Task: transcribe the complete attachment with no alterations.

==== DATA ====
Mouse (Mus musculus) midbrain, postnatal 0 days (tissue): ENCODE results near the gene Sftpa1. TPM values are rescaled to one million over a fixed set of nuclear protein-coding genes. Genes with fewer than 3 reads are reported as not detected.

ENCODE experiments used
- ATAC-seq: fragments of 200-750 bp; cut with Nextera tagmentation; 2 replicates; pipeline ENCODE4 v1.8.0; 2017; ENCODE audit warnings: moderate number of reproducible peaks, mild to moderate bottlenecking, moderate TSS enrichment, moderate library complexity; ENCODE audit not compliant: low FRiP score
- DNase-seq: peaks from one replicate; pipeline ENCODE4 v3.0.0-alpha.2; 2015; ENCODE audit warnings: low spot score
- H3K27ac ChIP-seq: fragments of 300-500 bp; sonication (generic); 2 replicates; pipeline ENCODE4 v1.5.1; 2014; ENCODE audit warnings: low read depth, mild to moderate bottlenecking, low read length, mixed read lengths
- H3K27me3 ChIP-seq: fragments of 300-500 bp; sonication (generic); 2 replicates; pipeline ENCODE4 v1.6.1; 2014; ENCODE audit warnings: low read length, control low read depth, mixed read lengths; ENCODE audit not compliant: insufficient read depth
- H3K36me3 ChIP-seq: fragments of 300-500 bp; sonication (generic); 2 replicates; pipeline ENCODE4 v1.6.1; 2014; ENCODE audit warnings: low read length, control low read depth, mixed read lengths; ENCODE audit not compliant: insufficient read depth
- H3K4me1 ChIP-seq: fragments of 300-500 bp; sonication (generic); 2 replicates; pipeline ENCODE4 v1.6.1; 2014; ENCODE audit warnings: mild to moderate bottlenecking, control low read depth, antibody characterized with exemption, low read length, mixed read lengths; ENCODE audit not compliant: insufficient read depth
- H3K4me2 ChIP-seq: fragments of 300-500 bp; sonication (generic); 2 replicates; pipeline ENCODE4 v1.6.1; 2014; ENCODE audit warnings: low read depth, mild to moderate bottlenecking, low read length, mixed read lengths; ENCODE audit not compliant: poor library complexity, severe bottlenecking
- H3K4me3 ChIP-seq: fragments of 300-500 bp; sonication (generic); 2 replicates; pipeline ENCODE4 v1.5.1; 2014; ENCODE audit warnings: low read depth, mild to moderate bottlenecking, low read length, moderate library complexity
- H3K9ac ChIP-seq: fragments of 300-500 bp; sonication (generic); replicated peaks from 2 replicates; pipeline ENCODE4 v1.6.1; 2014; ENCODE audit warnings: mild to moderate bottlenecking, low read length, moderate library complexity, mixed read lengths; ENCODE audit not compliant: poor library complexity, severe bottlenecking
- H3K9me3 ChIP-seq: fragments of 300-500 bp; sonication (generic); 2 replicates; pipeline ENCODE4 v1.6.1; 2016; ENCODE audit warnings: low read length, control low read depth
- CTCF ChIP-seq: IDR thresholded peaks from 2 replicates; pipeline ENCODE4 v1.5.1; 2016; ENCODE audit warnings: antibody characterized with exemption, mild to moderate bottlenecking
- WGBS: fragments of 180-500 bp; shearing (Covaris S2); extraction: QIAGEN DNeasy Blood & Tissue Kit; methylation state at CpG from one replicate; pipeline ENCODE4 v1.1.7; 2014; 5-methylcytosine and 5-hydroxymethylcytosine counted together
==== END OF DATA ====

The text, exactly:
Mouse (Mus musculus) midbrain, postnatal 0 days (tissue): ENCODE results near the gene Sftpa1. TPM values are rescaled to one million over a fixed set of nuclear protein-coding genes. Genes with fewer than 3 reads are reported as not detected.

ENCODE experiments used
- ATAC-seq: fragments of 200-750 bp; cut with Nextera tagmentation; 2 replicates; pipeline ENCODE4 v1.8.0; 2017; ENCODE audit warnings: moderate number of reproducible peaks, mild to moderate bottlenecking, moderate TSS enrichment, moderate library complexity; ENCODE audit not compliant: low FRiP score
- DNase-seq: peaks from one replicate; pipeline ENCODE4 v3.0.0-alpha.2; 2015; ENCODE audit warnings: low spot score
- H3K27ac ChIP-seq: fragments of 300-500 bp; sonication (generic); 2 replicates; pipeline ENCODE4 v1.5.1; 2014; ENCODE audit warnings: low read depth, mild to moderate bottlenecking, low read length, mixed read lengths
- H3K27me3 ChIP-seq: fragments of 300-500 bp; sonication (generic); 2 replicates; pipeline ENCODE4 v1.6.1; 2014; ENCODE audit warnings: low read length, control low read depth, mixed read lengths; ENCODE audit not compliant: insufficient read depth
- H3K36me3 ChIP-seq: fragments of 300-500 bp; sonication (generic); 2 replicates; pipeline ENCODE4 v1.6.1; 2014; ENCODE audit warnings: low read length, control low read depth, mixed read lengths; ENCODE audit not compliant: insufficient read depth
- H3K4me1 ChIP-seq: fragments of 300-500 bp; sonication (generic); 2 replicates; pipeline ENCODE4 v1.6.1; 2014; ENCODE audit warnings: mild to moderate bottlenecking, control low read depth, antibody characterized with exemption, low read length, mixed read lengths; ENCODE audit not compliant: insufficient read depth
- H3K4me2 ChIP-seq: fragments of 300-500 bp; sonication (generic); 2 replicates; pipeline ENCODE4 v1.6.1; 2014; ENCODE audit warnings: low read depth, mild to moderate bottlenecking, low read length, mixed read lengths; ENCODE audit not compliant: poor library complexity, severe bottlenecking
- H3K4me3 ChIP-seq: fragments of 300-500 bp; sonication (generic); 2 replicates; pipeline ENCODE4 v1.5.1; 2014; ENCODE audit warnings: low read depth, mild to moderate bottlenecking, low read length, moderate library complexity
- H3K9ac ChIP-seq: fragments of 300-500 bp; sonication (generic); replicated peaks from 2 replicates; pipeline ENCODE4 v1.6.1; 2014; ENCODE audit warnings: mild to moderate bottlenecking, low read length, moderate library complexity, mixed read lengths; ENCODE audit not compliant: poor library complexity, severe bottlenecking
- H3K9me3 ChIP-seq: fragments of 300-500 bp; sonication (generic); 2 replicates; pipeline ENCODE4 v1.6.1; 2016; ENCODE audit warnings: low read length, control low read depth
- CTCF ChIP-seq: IDR thresholded peaks from 2 replicates; pipeline ENCODE4 v1.5.1; 2016; ENCODE audit warnings: antibody characterized with exemption, mild to moderate bottlenecking
- WGBS: fragments of 180-500 bp; shearing (Covaris S2); extraction: QIAGEN DNeasy Blood & Tissue Kit; methylation state at CpG from one replicate; pipeline ENCODE4 v1.1.7; 2014; 5-methylcytosine and 5-hydroxymethylcytosine counted together